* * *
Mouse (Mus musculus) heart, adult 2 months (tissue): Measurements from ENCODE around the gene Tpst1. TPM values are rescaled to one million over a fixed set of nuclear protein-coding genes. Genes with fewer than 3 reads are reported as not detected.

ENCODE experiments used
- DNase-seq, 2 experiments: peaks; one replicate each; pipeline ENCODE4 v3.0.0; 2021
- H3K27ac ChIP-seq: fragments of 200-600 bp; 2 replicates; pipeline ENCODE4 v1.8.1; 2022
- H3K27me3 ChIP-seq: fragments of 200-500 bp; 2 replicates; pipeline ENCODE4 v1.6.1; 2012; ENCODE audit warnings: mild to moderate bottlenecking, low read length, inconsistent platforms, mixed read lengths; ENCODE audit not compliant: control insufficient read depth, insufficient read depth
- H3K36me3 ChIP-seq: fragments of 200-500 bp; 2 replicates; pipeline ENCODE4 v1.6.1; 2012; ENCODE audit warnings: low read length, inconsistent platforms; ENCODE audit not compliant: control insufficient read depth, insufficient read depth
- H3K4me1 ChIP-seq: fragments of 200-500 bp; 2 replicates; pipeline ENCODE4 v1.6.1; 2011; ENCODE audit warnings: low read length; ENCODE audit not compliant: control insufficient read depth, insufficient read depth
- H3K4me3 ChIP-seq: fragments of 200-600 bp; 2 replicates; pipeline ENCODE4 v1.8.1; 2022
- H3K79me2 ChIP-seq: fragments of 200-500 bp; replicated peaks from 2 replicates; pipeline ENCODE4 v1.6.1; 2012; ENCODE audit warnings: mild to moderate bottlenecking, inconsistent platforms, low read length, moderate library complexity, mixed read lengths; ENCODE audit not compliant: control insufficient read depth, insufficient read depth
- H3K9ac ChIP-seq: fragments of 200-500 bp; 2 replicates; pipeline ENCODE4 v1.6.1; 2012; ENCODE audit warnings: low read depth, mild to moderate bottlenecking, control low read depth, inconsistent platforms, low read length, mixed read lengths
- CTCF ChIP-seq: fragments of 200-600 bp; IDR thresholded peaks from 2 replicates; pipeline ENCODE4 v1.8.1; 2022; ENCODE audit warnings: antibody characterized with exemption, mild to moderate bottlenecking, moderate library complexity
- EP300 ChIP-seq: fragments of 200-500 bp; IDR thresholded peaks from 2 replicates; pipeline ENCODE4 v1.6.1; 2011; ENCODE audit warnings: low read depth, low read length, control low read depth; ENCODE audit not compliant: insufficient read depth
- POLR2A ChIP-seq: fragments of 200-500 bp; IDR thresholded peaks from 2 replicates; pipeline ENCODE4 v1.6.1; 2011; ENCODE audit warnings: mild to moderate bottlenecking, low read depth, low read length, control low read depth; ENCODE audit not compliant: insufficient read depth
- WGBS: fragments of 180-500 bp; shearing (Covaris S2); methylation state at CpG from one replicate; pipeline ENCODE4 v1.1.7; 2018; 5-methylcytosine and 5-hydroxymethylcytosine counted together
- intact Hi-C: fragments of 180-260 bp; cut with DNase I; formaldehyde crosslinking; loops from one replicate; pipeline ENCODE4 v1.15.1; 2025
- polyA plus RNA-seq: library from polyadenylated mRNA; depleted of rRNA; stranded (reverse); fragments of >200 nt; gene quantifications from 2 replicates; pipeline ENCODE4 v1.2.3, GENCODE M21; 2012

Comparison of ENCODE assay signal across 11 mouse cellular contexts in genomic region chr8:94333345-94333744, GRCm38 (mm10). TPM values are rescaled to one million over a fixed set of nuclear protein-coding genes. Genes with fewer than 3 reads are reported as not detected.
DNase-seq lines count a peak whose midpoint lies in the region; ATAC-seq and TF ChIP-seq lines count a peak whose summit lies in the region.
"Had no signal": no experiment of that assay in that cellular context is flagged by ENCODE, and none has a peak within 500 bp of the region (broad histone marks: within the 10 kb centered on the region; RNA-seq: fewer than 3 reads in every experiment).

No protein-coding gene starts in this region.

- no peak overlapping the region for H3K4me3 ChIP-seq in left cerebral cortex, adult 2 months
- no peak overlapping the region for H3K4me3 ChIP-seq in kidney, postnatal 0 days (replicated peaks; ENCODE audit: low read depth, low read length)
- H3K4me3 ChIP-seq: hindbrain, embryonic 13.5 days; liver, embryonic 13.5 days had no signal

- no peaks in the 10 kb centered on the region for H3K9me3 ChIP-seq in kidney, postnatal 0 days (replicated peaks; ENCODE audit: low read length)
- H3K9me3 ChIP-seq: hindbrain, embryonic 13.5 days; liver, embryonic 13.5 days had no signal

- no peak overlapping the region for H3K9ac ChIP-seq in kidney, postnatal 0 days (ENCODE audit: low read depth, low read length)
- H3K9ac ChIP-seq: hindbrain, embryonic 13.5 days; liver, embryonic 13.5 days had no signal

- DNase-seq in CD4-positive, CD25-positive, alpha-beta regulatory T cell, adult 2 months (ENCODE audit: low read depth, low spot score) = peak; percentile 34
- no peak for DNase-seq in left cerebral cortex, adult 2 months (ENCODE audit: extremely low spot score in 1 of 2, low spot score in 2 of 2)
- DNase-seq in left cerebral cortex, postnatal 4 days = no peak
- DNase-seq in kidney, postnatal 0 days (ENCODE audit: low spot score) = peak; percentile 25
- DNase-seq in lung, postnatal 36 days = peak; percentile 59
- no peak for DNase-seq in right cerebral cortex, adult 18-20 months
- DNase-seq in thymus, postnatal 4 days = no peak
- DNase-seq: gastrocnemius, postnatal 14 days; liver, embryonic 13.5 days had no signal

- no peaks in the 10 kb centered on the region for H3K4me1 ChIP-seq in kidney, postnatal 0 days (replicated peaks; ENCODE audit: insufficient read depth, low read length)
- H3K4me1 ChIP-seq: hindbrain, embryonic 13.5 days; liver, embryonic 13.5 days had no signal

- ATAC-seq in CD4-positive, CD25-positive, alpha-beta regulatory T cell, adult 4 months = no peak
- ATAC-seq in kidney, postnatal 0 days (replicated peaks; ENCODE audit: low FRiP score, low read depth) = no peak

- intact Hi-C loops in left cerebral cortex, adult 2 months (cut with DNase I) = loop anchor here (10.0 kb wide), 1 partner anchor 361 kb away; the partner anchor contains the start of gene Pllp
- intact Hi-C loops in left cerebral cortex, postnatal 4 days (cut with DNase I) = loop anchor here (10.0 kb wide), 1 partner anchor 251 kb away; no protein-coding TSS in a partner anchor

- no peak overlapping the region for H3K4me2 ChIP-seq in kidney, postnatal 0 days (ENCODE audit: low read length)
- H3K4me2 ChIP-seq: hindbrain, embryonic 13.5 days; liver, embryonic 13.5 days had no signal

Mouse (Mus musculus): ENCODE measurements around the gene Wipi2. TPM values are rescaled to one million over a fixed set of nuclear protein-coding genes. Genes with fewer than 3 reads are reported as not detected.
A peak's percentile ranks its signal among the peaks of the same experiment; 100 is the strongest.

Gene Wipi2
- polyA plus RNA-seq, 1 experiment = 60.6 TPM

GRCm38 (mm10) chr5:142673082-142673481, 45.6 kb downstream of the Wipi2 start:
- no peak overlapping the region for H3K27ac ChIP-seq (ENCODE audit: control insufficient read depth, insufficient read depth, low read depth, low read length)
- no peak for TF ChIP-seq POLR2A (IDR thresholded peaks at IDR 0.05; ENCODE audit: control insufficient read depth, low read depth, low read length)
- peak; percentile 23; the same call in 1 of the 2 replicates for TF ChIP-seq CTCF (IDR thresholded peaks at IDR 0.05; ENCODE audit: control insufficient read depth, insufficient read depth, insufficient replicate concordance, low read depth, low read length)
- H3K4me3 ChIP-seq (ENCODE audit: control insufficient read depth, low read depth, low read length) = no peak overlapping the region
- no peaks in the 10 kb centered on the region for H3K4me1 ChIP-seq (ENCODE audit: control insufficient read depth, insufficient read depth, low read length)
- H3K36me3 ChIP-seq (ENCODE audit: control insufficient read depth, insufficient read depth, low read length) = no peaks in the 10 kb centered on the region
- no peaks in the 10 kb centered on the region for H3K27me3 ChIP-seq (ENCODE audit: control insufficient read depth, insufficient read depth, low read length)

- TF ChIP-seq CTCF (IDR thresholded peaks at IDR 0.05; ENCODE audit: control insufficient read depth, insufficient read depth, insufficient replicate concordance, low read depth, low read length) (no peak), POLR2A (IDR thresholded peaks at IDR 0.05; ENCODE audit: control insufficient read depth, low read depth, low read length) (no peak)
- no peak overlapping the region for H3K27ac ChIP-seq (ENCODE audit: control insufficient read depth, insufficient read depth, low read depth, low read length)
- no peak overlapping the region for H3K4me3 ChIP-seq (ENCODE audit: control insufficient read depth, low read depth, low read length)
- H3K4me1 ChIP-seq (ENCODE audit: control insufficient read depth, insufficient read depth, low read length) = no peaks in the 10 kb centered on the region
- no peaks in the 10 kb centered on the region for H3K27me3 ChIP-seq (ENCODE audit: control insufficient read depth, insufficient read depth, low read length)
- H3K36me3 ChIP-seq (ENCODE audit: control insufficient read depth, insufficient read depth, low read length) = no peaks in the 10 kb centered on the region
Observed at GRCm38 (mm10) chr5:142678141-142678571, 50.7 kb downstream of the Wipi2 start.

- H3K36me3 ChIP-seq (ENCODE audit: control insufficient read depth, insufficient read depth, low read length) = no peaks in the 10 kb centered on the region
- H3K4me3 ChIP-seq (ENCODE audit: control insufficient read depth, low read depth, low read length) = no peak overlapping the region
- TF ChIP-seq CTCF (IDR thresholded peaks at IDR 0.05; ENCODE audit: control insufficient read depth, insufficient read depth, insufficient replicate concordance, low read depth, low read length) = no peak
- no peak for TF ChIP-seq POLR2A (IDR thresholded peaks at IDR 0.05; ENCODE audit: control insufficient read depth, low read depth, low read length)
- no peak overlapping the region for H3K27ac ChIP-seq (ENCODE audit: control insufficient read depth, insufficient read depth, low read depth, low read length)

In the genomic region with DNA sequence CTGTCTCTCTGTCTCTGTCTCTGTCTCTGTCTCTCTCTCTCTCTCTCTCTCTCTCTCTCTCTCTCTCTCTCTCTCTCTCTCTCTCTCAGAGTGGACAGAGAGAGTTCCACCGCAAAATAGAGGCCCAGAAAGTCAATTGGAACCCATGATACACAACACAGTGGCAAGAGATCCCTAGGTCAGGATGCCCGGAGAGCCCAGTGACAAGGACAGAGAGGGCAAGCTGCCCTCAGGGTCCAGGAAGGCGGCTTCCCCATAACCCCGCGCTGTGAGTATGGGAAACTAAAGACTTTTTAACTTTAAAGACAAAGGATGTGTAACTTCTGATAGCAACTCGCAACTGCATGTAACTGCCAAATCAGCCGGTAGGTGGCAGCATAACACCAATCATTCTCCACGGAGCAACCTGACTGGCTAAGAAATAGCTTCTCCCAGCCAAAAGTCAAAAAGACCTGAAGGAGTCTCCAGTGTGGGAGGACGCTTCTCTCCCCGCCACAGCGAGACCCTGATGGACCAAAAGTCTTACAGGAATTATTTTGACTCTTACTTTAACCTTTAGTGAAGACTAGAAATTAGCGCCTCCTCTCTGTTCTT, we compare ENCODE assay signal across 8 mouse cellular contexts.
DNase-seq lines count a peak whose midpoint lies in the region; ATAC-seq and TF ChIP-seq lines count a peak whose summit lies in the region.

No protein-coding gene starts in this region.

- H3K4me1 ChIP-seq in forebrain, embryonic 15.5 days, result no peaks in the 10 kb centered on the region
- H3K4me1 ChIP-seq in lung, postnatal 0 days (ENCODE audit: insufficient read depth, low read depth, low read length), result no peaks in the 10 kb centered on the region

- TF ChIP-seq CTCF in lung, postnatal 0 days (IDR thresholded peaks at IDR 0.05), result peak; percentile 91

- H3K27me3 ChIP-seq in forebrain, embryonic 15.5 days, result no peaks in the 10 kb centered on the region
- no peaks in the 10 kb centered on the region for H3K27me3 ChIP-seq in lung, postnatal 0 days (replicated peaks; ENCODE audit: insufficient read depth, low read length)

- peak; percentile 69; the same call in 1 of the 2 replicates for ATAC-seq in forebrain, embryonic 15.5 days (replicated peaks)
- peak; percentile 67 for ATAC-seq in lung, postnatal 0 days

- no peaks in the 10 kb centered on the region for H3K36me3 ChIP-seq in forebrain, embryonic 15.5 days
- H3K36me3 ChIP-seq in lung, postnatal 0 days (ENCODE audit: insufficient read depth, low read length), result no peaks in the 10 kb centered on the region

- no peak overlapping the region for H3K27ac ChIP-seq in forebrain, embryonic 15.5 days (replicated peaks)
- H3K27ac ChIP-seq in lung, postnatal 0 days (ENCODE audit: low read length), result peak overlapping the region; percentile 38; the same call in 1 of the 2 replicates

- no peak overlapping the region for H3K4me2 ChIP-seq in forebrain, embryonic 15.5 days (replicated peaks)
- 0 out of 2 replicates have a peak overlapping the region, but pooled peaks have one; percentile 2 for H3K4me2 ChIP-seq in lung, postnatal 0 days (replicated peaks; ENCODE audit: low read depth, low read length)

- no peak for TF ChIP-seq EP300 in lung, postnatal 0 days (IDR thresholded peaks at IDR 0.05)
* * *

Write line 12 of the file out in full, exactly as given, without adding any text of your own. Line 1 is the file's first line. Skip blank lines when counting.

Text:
- EP300 ChIP-seq: fragments of 200-500 bp; IDR thresholded peaks from 2 replicates; pipeline ENCODE4 v1.6.1; 2011; ENCODE audit warnings: low read depth, low read length, control low read depth; ENCODE audit not compliant: insufficient read depth